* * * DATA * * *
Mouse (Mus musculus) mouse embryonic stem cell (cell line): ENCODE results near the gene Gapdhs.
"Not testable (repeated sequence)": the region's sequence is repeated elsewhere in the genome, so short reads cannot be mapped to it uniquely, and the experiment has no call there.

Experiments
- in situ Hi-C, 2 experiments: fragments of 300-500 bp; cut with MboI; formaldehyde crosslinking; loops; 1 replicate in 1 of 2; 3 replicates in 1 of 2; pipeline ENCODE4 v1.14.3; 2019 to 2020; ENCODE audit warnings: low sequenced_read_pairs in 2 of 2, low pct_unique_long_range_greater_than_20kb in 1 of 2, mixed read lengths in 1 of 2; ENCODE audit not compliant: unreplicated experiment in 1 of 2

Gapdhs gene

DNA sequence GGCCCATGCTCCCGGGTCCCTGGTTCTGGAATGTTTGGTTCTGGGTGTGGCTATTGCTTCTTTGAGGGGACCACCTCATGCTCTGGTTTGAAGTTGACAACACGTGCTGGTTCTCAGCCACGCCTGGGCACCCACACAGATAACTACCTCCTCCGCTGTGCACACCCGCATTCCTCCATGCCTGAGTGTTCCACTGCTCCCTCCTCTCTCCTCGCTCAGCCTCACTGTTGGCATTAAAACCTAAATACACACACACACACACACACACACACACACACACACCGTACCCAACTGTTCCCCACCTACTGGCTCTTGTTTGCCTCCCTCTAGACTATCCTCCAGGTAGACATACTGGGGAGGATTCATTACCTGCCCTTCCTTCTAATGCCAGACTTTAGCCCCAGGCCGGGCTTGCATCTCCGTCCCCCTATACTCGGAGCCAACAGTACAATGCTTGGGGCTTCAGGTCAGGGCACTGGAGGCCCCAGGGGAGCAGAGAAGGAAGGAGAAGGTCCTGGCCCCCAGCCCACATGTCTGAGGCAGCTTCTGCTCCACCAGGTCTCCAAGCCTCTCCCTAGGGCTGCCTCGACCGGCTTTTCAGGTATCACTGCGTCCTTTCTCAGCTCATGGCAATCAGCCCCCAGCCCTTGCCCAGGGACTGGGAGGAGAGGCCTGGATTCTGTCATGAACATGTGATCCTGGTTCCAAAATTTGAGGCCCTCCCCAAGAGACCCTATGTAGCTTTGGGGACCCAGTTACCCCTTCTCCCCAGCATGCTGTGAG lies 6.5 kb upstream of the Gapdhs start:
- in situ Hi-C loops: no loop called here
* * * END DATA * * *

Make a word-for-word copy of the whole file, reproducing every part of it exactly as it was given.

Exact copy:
Mouse (Mus musculus) mouse embryonic stem cell (cell line): ENCODE results near the gene Gapdhs.
"Not testable (repeated sequence)": the region's sequence is repeated elsewhere in the genome, so short reads cannot be mapped to it uniquely, and the experiment has no call there.

Experiments
- in situ Hi-C, 2 experiments: fragments of 300-500 bp; cut with MboI; formaldehyde crosslinking; loops; 1 replicate in 1 of 2; 3 replicates in 1 of 2; pipeline ENCODE4 v1.14.3; 2019 to 2020; ENCODE audit warnings: low sequenced_read_pairs in 2 of 2, low pct_unique_long_range_greater_than_20kb in 1 of 2, mixed read lengths in 1 of 2; ENCODE audit not compliant: unreplicated experiment in 1 of 2

Gapdhs gene

DNA sequence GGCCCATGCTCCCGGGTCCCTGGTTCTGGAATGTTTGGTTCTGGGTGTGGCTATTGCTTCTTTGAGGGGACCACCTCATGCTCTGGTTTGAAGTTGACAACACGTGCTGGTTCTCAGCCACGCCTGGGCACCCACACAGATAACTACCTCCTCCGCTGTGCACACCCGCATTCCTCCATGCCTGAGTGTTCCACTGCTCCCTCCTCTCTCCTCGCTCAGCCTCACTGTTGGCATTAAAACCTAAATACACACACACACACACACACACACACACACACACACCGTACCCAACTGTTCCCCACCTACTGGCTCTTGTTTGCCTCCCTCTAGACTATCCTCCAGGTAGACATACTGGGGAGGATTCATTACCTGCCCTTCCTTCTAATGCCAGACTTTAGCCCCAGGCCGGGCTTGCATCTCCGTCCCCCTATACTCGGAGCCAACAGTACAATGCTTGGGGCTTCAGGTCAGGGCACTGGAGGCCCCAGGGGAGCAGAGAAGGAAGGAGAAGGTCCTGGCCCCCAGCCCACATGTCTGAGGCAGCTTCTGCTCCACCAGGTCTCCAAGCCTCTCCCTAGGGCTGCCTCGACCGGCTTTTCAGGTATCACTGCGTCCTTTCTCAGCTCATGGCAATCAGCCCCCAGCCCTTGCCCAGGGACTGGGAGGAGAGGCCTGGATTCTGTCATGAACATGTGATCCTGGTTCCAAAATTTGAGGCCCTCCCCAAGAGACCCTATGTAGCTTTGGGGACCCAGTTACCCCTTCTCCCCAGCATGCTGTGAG lies 6.5 kb upstream of the Gapdhs start:
- in situ Hi-C loops: no loop called here